Fiction - Thriller - General
332 Pages
Reviewed on 12/16/2018
Buy on Amazon

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    Book Review

Reviewed by Viga Boland for Readers' Favorite

Fans of the TV series Criminal Minds are going to love Chaos by D.J. Schuette. In fact, some of the characters in this thriller will immediately bring to mind those members of the BAU fans have come to love e.g. Chaos’ autistic boy genius, David, will have you thinking of Dr. Spencer Reid and, though she’s older, Valerie reminds us of the delightful and caring Penelope Garcia. But, except for the way the unsub’s profile is presented to the police force in Chaos, that’s where the comparison ends. In the best of psychological thriller tradition, D.J. Schuette pits a brilliant FBI profiler, Nicholas Keegan, against an equally brilliant, but deranged and narcissistic psychopath, Aleksandr Zorin. Zorin is a cold-hearted and prolific killer whose methodology is bloody, brutal and, unfortunately for those trying to find him, variable. The only similarities between the murders that Keegan and his team can see is that the bodies are left face up with a quarter in each hand and one on each eye. Why? What is the significance of these quarters to Zorin? And why does Zorin empty the jewelry boxes of wealthy women but leave their daughter’s jewelry untouched? If Zorin is not motivated by riches, what is his motivation?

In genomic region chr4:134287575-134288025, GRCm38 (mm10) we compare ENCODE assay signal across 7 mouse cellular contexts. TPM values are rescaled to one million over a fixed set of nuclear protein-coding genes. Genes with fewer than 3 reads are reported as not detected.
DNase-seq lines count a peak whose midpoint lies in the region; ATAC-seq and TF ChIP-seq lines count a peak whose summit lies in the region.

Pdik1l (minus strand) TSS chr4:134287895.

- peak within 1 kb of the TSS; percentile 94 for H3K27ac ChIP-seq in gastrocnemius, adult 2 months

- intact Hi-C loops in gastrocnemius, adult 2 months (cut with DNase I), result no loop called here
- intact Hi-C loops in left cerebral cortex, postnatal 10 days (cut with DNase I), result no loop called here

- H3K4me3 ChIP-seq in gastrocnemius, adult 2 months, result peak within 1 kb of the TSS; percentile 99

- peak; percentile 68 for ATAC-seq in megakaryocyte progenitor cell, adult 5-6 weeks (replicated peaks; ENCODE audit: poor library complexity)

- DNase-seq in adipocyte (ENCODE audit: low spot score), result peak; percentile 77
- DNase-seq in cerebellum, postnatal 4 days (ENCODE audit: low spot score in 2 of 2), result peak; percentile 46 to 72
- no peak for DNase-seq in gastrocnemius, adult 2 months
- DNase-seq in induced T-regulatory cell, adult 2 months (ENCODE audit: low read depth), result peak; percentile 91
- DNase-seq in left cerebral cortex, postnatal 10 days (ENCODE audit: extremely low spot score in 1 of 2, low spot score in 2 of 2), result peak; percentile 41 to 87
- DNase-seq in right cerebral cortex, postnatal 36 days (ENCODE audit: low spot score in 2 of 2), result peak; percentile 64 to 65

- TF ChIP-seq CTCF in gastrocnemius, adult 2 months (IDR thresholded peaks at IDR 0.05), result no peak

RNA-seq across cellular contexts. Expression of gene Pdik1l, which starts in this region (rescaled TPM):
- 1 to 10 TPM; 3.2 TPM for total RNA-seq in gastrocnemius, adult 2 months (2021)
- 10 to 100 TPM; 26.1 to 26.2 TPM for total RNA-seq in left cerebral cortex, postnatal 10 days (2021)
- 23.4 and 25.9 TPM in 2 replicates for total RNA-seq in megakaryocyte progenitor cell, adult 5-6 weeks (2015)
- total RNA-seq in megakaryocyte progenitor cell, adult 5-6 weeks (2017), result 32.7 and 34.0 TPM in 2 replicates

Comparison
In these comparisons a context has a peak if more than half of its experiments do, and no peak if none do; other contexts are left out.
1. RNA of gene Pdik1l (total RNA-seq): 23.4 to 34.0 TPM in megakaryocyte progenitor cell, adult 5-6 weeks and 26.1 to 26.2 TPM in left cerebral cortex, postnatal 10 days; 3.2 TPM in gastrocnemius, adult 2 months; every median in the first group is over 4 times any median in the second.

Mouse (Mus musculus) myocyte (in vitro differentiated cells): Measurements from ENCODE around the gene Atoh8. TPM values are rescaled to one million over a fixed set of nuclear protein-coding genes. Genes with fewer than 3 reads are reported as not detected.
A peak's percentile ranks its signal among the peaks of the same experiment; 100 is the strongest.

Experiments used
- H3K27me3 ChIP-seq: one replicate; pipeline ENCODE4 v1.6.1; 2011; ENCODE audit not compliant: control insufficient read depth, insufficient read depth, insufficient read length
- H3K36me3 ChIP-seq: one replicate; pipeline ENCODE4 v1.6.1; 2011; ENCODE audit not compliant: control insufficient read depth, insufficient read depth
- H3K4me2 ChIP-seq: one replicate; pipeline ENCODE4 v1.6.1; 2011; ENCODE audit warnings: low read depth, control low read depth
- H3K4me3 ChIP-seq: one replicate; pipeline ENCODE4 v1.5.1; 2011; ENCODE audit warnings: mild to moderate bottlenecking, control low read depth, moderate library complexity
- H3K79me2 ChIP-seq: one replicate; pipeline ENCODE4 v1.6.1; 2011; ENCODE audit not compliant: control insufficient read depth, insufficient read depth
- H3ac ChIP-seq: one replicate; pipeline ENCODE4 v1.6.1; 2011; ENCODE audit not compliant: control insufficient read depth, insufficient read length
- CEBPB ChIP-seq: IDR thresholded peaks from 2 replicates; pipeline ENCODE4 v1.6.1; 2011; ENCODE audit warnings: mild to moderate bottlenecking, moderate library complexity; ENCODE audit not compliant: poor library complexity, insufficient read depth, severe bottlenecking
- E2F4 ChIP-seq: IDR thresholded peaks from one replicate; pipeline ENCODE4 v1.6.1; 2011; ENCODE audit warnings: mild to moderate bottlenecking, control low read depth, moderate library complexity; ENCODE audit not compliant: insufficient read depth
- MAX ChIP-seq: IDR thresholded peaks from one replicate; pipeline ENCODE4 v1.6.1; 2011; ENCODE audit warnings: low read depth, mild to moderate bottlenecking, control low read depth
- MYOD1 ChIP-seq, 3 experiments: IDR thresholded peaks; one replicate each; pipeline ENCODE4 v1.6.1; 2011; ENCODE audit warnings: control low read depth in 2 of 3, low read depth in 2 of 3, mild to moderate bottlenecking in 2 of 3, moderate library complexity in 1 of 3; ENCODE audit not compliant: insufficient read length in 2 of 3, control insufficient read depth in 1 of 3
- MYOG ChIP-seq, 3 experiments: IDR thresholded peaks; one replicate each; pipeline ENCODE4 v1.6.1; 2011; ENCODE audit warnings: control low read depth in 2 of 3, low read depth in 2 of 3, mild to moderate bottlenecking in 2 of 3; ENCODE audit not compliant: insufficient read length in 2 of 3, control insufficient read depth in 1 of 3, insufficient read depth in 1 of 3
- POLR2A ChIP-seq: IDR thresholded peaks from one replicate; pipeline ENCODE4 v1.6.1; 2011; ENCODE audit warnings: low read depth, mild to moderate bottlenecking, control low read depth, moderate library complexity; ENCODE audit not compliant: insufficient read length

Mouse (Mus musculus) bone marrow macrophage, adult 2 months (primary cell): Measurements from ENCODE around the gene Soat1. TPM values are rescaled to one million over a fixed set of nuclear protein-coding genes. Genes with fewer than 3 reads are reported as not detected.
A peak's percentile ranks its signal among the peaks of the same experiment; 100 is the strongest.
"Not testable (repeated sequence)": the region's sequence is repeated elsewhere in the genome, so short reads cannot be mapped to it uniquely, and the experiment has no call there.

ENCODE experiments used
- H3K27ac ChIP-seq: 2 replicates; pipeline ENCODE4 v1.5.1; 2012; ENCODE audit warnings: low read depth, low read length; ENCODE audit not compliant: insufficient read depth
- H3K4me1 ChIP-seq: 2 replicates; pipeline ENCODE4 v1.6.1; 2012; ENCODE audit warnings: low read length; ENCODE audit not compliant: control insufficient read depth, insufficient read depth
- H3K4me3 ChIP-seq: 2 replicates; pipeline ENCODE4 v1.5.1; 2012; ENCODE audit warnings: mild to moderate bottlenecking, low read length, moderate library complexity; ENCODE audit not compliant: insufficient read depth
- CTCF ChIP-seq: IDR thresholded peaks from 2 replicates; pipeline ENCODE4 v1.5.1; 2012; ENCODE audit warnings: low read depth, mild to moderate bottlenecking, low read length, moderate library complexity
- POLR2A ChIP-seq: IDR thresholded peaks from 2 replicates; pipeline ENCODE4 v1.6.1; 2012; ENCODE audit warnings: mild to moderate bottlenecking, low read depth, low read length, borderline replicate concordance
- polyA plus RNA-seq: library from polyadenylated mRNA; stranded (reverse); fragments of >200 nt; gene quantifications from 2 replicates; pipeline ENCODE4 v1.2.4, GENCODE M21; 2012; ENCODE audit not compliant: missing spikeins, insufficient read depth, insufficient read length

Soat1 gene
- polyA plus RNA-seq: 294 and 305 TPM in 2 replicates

Apart from an intense plot that kept me riveted, what I liked best about Chaos was the realistic characterization. While Keegan is a top level profiler, he is very human: he loves his wife dearly but suffers with guilt over how his job interferes with their relationship. He doubts his ability to be as good a father as he is a cop. Zorin, by contrast, has no doubts about his skills, but the explanation for his twisted mind and actions is rooted in his upbringing. This realistic approach to the characters and action in Chaos gives the story authenticity and credibility. These characters have depth. Schuette’s depiction of how the FBI works, though again reminiscent of Criminal Minds, is both interesting and enlightening. But one of the most fascinating things I discovered about D.J. Schuette is his website. There you will learn a lot more about Aleksandr Zorin, and about the musings and interests of this talented author and editor, whose next book, Maelstrom, takes off where Chaos ends. If you liked Chaos, Maelstrom promises more great reading. Watch out for it.